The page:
Rollin rollin rollin – Thanks and Farewell, Vanessa Vaughan

Every week at Real Scientists HQ we watch in awe as our curator amazes and engages our fabulous community. This week, we were bowled over yet again – this time by PhD student Vanessa Vaughan’s spectacular turn as curator. Vanessa’s research intersects cancer, chemotherapy, and nutrition: she studies cachexia, a condition that arises in 50% of cancer patients being treated with chemotherapy – muscle wasting, loss of appetite, fatigue are just some of the symptoms. It’s a field that affects so many people.  In a hugely entertaining and engaging week, Vanessa talked us through her research, talked about beer, held forth in several debates on nutrition and cancer, beer, chemophobia, taught us about dosage and poisons and beer.  Mid-week there was dash to Melbourne town for a grant submission and some cake, and insight into the joys [what few there are] and traumas of the PhD experience. Awesome stuff on the importance of mentoring for everyone, whatever your walk of life.  You can review Vanessa’s week of tweets in Storify here.

Vanessa was also possibly the first scientist we have to live-tweet a Real Time PCR.  PCR is an indispensable tool in the repertoire of molecular biology, allowing scientists to amplify small amounts of DNA.  You only need a tiny amount, and the process allows you to generate heaps of DNA from a few molecules.  It’s what makes it so useful in crime scene investigations when there’s only a tiny amount of sample available.  Real Time PCR uses this method to examine what genes are being expressed at a given time, so you can get an awesome snapshot into what’s happening inside a cell in a relatively easy and accurate way – and do so live!    Here’s a sample of the process that Vanessa tweeted – with pictures!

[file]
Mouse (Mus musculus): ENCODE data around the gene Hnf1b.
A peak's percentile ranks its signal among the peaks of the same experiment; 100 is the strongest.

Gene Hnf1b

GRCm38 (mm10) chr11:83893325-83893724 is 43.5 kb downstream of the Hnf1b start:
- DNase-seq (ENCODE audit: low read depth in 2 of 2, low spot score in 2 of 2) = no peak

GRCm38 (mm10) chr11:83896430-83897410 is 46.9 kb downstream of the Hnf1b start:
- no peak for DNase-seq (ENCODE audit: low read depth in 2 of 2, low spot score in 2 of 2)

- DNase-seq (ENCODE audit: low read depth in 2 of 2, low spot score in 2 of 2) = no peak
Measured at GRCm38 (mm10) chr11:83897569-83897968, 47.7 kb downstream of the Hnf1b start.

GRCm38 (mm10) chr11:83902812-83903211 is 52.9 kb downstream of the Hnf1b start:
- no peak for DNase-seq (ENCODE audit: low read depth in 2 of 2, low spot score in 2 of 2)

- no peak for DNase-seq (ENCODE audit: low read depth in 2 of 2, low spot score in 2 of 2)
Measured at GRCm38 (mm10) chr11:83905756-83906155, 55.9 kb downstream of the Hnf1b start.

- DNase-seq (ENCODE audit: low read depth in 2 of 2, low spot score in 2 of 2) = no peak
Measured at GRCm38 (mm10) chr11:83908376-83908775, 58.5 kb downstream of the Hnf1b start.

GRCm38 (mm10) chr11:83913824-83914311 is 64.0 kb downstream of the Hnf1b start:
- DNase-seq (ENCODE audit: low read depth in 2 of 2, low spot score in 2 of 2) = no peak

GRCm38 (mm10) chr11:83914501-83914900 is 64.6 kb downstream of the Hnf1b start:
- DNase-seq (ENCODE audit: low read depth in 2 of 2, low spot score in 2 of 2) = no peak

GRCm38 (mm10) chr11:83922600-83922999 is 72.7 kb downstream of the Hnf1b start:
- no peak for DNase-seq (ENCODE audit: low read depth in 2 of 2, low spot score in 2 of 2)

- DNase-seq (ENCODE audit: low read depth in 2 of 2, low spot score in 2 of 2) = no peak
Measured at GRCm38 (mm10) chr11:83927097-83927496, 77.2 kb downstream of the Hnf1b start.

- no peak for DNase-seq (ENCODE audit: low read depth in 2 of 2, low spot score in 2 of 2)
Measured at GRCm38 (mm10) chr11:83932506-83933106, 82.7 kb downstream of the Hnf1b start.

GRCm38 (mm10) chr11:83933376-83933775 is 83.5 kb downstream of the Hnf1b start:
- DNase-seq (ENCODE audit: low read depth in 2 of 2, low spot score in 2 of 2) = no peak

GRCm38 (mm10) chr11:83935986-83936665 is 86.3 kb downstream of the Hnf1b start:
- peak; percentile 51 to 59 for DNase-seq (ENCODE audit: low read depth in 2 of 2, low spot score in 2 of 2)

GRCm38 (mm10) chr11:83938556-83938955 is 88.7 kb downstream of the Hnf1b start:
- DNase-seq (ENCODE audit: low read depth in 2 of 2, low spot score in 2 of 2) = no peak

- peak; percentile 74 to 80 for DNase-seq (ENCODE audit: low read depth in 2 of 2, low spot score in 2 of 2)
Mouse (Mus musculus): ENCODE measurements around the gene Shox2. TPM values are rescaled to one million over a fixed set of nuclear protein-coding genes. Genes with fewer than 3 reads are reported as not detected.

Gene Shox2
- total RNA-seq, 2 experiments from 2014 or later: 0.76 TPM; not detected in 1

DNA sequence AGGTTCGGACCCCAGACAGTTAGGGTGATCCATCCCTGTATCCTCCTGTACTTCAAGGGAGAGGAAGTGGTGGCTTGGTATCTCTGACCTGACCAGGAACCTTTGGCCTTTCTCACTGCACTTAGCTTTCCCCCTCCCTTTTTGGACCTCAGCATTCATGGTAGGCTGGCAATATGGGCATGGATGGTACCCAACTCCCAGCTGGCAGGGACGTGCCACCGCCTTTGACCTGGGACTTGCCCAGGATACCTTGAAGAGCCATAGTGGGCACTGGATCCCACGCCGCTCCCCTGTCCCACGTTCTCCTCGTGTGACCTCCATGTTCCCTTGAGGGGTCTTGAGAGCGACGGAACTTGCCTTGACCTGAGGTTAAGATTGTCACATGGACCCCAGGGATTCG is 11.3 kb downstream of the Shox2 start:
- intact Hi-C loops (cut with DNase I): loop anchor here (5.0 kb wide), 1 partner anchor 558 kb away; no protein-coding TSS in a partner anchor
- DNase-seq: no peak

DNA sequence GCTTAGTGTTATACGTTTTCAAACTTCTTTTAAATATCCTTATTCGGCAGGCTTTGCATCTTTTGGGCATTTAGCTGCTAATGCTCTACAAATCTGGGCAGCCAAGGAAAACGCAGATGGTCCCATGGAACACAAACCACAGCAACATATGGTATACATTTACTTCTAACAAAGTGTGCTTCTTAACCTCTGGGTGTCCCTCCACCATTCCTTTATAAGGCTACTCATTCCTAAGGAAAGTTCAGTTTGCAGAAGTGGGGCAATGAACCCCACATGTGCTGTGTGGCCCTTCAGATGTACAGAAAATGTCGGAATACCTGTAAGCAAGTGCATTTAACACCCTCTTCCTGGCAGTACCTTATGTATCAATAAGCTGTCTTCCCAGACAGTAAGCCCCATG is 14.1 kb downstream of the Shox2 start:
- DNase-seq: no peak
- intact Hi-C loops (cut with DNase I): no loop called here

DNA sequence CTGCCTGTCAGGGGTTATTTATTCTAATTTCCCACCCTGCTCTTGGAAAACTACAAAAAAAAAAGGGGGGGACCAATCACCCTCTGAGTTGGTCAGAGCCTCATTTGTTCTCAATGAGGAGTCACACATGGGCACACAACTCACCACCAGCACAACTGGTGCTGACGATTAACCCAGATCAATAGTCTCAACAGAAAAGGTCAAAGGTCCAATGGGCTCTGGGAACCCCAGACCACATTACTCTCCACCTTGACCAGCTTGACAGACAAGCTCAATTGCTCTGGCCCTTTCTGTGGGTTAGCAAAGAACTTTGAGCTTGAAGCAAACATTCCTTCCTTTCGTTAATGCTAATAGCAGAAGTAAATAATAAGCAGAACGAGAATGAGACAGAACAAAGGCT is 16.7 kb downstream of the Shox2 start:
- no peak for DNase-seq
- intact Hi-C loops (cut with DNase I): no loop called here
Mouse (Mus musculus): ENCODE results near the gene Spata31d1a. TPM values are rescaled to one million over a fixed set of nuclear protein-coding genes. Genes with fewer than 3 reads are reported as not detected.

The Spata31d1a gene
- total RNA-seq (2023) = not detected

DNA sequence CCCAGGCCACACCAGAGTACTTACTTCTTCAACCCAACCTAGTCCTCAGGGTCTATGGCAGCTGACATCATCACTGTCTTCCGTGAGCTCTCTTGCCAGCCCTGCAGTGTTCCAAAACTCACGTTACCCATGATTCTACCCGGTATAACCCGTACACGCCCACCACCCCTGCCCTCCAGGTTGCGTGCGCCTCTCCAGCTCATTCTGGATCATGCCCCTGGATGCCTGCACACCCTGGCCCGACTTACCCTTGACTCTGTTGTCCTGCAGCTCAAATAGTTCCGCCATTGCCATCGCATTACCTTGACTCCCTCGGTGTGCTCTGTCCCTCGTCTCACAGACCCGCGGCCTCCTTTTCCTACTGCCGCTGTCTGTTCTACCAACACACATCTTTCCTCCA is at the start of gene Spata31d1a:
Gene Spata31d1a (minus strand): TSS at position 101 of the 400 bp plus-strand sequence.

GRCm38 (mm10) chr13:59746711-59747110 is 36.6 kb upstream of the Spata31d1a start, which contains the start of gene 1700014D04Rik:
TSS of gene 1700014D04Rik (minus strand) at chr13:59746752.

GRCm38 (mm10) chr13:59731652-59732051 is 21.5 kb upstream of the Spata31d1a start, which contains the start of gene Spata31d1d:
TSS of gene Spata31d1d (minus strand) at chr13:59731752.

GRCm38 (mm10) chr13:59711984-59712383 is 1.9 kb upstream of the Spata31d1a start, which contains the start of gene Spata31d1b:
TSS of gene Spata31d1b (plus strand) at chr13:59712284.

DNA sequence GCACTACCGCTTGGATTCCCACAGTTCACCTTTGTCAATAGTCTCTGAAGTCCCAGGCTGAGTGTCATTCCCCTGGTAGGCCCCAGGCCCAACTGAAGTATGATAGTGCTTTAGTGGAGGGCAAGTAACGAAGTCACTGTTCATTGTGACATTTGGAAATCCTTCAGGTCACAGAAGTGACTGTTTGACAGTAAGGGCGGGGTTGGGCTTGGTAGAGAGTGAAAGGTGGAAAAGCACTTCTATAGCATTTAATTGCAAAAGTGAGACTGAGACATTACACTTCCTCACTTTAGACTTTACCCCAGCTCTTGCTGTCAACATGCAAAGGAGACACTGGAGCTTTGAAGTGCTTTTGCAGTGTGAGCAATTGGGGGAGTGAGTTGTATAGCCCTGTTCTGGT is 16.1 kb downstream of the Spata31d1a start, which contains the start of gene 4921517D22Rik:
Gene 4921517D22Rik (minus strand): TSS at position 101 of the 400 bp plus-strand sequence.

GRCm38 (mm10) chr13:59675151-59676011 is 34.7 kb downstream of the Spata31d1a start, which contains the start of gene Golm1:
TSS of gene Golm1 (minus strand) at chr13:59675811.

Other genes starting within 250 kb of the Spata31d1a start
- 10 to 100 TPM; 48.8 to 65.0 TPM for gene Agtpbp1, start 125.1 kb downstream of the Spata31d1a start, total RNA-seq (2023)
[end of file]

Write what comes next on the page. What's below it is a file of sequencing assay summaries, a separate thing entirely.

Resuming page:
Live, Real Time PCR With Vanessa Vaughan

Live, Real Time PCR With Vanessa Vaughan

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There were some animated debates on the importance of diet in cancer prevention, whether organic foods were healthier and safer and if “superfoods” really were, well, super.  It was great to see such a response from the community and we look forward to more of this as the account continues.

We leave you with Vanessa’s words that summarise the discussion around nutrition:  “the Dose makes the poison.”  Thank you Vanessa, for such an amazing week and all the best with your PhD.

Next up, we welcome intern Marga Gual Soler, who took her Molecular Cell Biology PhD to the UN in New York! Hey. Can I get in on that gig…

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